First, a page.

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Finance Minister Paul Martin and Secretary of State for Financial Institutions Jim Peterson, right, in Ottawa on June 25, 1999.FRED CHARTRAND/CP

Keldon Bester is a co-founder of the Canadian Anti-Monopoly Project and a fellow at the Centre for International Governance Innovation.

Where is Paul Martin when you need him?

In the late nineties, Canada’s banks had decided competition wasn’t for them. RBC and BMO announced their nuptials in January, 1998, and CIBC and TD followed suit in April of that year.

Though the scale of RBC’s proposed purchase of HSBC is nowhere near that of the proposed consolidation in the nineties, regulators should learn from then-minister of finance Paul Martin and take a firm stance against Canada’s largest bank absorbing a competitor.

The brazenness of the bank’s consolidation plans 20 years ago cannot be overstated. Canada would have gone from five major banks to two megabanks and a ticking clock on the future acquisition of their remaining competitors. But before the year was out, Mr. Martin had killed those acquisitive dreams and thrown cold water on major consolidation for the foreseeable future.

If the acquisition of HSBC by RBC is quickly blessed by regulators, it could signal an openness to the kind of consolidation considered off the table for the past quarter-century.

In Canada, the role of evaluating bank mergers is split. The Competition Bureau is responsible for analyzing the potential effects of the merger on competition, but the minister of finance has the final call on whether the merger should proceed, taking into consideration public interest factors beyond competition. This arrangement is similar to the way mergers are handled in the transportation sector, where the bureau has typically been more hawkish in their treatment of mergers than their Department of Transport counterparts.

Though each merger is considered on a case-by-case basis, consolidation begets consolidation. This occurs along two avenues. First, signals by regulators and favourable decisions in Canada’s already consolidation-friendly competition law widen the bounds of acceptable consolidation. Second, as we saw in the nineties, competitors use the mergers of others to justify their own acquisitions, claiming they need comparable scale to compete. The Competition Bureau’s light touch approach to Bell’s 2017 acquisition of MTS signalled that regional competitors in Canada’s concentrated wireless space could be up for grabs, opening the door for the continuing Rogers-Shaw merger hearings.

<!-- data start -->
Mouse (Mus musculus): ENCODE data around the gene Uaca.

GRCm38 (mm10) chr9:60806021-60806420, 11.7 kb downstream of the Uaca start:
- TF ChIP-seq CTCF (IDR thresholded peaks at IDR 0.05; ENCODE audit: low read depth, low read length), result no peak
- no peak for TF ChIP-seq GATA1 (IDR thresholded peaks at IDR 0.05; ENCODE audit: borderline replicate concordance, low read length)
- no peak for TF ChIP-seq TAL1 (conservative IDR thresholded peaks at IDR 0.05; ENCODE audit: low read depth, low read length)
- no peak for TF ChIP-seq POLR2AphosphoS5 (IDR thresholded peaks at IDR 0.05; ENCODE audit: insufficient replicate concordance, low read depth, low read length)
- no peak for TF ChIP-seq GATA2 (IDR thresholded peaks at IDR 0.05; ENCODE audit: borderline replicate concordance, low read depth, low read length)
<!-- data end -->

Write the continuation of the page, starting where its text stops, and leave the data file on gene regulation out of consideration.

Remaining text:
With its decision to leave the market, it may be that there is no alternative but for HSBC’s Canadian business to be acquired by an existing bank. And many of RBC’s rivals – not just smaller, but also fresh from prior acquisitions – might not have the cash for such a deal.

But who acquires who matters. When ING Direct exited the market in 2012, it was purchased by Scotiabank, a middle-of-the-pack player at the time. Scotiabank relaunched the brand as Tangerine, one of Canada’s first online-only banks and which had a no-fee value proposition – a competitive differentiation from its big-bank counterparts.

It is unclear whether RBC has the same incentives to follow suit and turn HSBC into an innovative challenger brand. The government needs to find a solution for HSBC’s Canadian unit that does not leave it with the country’s biggest bank.

Canada’s banking system is well regarded internationally for its stability, especially after the global financial crisis, but recent research paints a mixed picture of competition in the Canadian sector. Alongside their stability, the profitability of Canadian banks’ domestic business also consistently outperforms that of their international peers, and an increasing portion of that income comes from fees paid by consumers.

There are continuing efforts to increase competition in the sector, but key portions of those efforts have been mired in delays. The modernization of Canada’s payments infrastructure was once again delayed last month, and there is no timetable for the launch of open banking, a policy intended to make switching banks easier for Canadians. Stalled efforts to increase competition are more troubling as Canadians stand to lose a competitive force in the market with the proposed merger.

At time of writing, the Competition Bureau has confirmed that they will be reviewing the transaction. We should look for similar confirmation from the Department of Finance. The federal government has also recently launched a consultation on the Competition Act as a first step to determining whether Canada’s competition law, including our merger law, is adequately protecting Canadians.

But any competition review of RBC’s purchase of HSBC will occur under our existing laws that favour consolidation in markets across the country, and the final call will ultimately be with the minister of finance. As the cost of living continues to rise, and before Canada opens up its merger law for review, this transaction is an opportunity for regulators and elected officials to stand in defence of Canadians.

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